National Security

Mayorkas Says Illegal Immigration Crisis Has ‘No’ Effect On DHS’ Ability To Seize Deadly Fentanyl

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Jennie Taer Investigative Reporter
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Department of Homeland Security (DHS) Secretary Alejandro Mayorkas claimed Wednesday that the surge in illegal immigration at the southern border has “no” effect on federal capabilities to seize fentanyl.

Federal border authorities are unfazed in their efforts to catch fentanyl being smuggled into the country, Mayorkas said in a livestreamed interview with The Washington Post. U.S. Customs and Border Protection (CBP) encountered a record of more than 2.3 million migrants at the southern border in fiscal year 2022 and the surge is only on pace to worsen in fiscal year 2023, former CBP acting Commissioner Mark Morgan told the Daily Caller News Foundation Wednesday. (RELATED: Biden Admin To Hike Fees On Legal Immigration To Fund Processing Of Illegal Migrants Who Claim Asylum)

“No it doesn’t,” Mayorkas said in response to a question about federal border authorities’ ability to handle both the surge in fentanyl and illegal immigrants. Only 2 milligrams of fentanyl is enough to potentially kill an adult, according to the Drug Enforcement Administration (DEA).

“I mean we have a workforce that stays true to the mission that is tireless. We have surged personnel to the border, not only in between the ports of entry, but at the ports of entry, where we’re deploying an increasing amount of technology. We have our field officers at the ports of entry, we have our Border Patrol agents in between the ports of entry, the number of encounters does not take our eye off the ball of battling the scourge of fentanyl,” Mayorkas added.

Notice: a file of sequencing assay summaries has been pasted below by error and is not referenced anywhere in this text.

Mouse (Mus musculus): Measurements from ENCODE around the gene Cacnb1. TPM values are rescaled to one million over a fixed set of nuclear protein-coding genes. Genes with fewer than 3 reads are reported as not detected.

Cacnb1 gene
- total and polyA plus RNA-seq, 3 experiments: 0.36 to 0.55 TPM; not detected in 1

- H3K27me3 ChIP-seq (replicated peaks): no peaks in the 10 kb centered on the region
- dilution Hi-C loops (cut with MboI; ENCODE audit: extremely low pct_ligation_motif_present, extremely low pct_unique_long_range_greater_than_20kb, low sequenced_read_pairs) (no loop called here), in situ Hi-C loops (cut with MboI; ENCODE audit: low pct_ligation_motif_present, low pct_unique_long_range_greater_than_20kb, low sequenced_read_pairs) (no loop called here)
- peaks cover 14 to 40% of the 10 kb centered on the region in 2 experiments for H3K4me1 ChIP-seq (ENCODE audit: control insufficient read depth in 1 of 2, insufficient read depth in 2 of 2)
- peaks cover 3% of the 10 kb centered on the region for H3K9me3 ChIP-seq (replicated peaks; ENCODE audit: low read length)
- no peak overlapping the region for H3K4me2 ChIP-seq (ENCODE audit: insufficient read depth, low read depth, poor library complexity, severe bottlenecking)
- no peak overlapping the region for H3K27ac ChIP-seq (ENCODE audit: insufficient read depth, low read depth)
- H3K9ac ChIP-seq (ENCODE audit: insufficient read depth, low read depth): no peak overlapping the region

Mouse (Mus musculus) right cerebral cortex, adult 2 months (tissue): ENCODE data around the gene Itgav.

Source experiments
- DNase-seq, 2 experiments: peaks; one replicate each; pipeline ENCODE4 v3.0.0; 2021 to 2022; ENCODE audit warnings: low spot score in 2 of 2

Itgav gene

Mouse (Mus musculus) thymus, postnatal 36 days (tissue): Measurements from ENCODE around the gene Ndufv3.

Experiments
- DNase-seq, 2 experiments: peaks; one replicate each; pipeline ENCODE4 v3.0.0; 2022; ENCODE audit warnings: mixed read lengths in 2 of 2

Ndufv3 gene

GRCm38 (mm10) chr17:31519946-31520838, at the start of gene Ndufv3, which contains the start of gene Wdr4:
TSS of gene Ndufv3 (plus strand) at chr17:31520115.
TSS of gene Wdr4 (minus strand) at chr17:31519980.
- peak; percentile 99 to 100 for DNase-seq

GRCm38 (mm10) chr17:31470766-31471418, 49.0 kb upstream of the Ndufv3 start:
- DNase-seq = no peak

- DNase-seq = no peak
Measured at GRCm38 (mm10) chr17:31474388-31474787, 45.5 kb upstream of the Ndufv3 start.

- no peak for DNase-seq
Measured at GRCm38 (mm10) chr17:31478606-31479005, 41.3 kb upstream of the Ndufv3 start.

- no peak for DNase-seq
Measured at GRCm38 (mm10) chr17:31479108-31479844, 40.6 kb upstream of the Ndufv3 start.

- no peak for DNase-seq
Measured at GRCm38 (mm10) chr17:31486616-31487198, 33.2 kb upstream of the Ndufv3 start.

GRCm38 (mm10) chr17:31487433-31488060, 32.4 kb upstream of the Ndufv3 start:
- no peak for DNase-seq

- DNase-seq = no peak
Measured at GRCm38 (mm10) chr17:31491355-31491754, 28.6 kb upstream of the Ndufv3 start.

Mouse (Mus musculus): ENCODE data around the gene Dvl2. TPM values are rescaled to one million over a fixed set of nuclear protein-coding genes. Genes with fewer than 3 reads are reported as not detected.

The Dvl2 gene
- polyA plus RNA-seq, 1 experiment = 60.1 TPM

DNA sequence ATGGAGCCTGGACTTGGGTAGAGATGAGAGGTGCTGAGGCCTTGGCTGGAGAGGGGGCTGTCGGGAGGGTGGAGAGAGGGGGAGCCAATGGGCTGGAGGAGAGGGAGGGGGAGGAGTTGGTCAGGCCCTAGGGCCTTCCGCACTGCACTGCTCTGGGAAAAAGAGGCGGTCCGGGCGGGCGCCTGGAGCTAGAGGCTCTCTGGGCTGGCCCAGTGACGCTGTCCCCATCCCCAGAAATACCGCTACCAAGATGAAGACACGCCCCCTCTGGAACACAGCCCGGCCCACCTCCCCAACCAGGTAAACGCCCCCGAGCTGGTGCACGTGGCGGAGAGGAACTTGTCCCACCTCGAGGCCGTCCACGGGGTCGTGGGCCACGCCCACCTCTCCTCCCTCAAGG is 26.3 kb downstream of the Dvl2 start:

Law enforcement officials at the border have contradicted Mayorkas’ claim, saying border authorities can’t address both issues to the best of their abilities.

“When you know you have a small contingent of Border Patrol agents that you can inundate quickly, by doing mass quantities at one time, that ties up Border Patrol’s resources so they cannot be out there,” Yuma County Sheriff Leon Wilmot previously told the DCNF of Border Patrol’s ability to interdict smuggling attempts.

REUTERS/Jose Luis Gonzalez

The large southern border illegal immigration surge in fiscal year 2022 coincided with CBP seizures of more than 14,000 pounds of fentanyl, more than triple the amount seized in fiscal year 2020. Fentanyl was largely responsible for the more than 100,000 drug-related deaths in the U.S. in fiscal year 2021, according to Centers for Disease Control and Prevention (CDC) data.

CBP seized 656,000 pounds of drugs during fiscal year 2022.

Law enforcement capabilities have also been stretched due to the U.S. Air Force’s recent move to quickly scrap a spy plane used to detect the cross-border drug smuggling operations, according to one expert who recently spoke with the DCNF.

“Do I think it’s going to stretch already stretched assets further? Yes,” Retired Air Force Col. Dan DeBree, a professor at Texas A&M University and former Department of Homeland Security officer, recently told the DCNF.

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